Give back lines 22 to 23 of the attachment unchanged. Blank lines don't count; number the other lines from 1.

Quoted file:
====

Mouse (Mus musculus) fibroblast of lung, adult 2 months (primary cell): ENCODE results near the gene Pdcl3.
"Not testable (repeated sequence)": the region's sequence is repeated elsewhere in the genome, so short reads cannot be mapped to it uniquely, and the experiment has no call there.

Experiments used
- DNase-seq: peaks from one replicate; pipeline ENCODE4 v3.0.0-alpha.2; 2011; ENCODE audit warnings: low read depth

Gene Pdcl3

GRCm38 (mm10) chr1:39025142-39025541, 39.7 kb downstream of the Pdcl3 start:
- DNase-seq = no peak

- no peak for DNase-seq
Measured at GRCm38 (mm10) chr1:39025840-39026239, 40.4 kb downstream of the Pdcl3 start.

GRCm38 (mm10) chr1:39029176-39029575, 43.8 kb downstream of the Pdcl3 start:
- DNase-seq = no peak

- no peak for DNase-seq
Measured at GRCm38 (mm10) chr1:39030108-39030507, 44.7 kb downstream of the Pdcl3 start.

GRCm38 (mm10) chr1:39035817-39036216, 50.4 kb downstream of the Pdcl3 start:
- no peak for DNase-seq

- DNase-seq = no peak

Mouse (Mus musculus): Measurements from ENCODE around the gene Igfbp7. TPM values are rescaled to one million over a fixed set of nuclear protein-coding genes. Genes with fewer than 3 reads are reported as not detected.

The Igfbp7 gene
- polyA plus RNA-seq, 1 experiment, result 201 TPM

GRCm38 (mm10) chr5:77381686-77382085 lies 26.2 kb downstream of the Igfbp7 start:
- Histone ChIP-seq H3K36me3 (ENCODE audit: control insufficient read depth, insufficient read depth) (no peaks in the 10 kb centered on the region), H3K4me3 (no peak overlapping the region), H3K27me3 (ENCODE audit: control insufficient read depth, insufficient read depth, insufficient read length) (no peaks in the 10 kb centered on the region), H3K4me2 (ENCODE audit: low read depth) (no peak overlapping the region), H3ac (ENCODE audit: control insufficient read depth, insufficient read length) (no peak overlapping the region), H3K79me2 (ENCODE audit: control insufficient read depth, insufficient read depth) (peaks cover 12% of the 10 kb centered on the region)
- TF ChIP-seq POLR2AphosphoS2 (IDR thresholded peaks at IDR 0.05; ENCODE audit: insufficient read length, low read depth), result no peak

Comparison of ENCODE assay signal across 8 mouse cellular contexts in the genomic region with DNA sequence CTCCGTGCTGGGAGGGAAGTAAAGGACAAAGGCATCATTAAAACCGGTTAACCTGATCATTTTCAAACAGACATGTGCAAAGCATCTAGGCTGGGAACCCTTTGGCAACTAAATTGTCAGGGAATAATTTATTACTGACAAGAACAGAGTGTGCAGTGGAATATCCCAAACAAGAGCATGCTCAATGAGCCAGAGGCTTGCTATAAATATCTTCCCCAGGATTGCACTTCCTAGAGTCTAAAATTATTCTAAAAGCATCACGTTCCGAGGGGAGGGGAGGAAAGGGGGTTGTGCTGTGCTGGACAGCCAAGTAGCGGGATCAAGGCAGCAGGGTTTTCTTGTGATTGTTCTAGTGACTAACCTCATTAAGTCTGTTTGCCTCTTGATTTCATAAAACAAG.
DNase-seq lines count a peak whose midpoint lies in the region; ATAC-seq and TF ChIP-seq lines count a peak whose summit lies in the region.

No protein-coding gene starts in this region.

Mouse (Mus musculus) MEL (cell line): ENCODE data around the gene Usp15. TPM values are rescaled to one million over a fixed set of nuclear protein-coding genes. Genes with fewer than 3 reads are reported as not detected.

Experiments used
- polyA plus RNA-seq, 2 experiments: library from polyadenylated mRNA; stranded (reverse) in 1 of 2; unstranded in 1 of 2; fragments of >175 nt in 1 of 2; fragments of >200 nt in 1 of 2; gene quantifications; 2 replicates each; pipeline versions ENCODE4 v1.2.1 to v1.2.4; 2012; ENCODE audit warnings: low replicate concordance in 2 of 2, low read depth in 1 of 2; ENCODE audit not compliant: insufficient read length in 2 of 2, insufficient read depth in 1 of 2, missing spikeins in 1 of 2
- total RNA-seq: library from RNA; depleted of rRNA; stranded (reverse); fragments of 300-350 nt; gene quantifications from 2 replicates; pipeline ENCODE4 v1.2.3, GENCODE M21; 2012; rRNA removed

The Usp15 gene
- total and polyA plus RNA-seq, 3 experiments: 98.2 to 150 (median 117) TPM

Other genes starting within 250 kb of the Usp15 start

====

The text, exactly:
- TF ChIP-seq POLR2AphosphoS2 (IDR thresholded peaks at IDR 0.05; ENCODE audit: insufficient read length, low read depth), result no peak

Comparison of ENCODE assay signal across 8 mouse cellular contexts in the genomic region with DNA sequence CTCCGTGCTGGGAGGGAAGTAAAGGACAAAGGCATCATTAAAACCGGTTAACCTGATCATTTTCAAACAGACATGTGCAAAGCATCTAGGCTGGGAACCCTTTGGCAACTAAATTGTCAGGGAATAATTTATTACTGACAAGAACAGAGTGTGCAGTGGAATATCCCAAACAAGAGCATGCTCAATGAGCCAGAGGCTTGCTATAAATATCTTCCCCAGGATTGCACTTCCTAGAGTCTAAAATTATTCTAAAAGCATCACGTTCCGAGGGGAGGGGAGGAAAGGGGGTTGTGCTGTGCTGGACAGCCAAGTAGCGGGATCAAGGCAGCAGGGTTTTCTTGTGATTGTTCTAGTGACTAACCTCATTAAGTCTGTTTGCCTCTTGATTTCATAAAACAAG.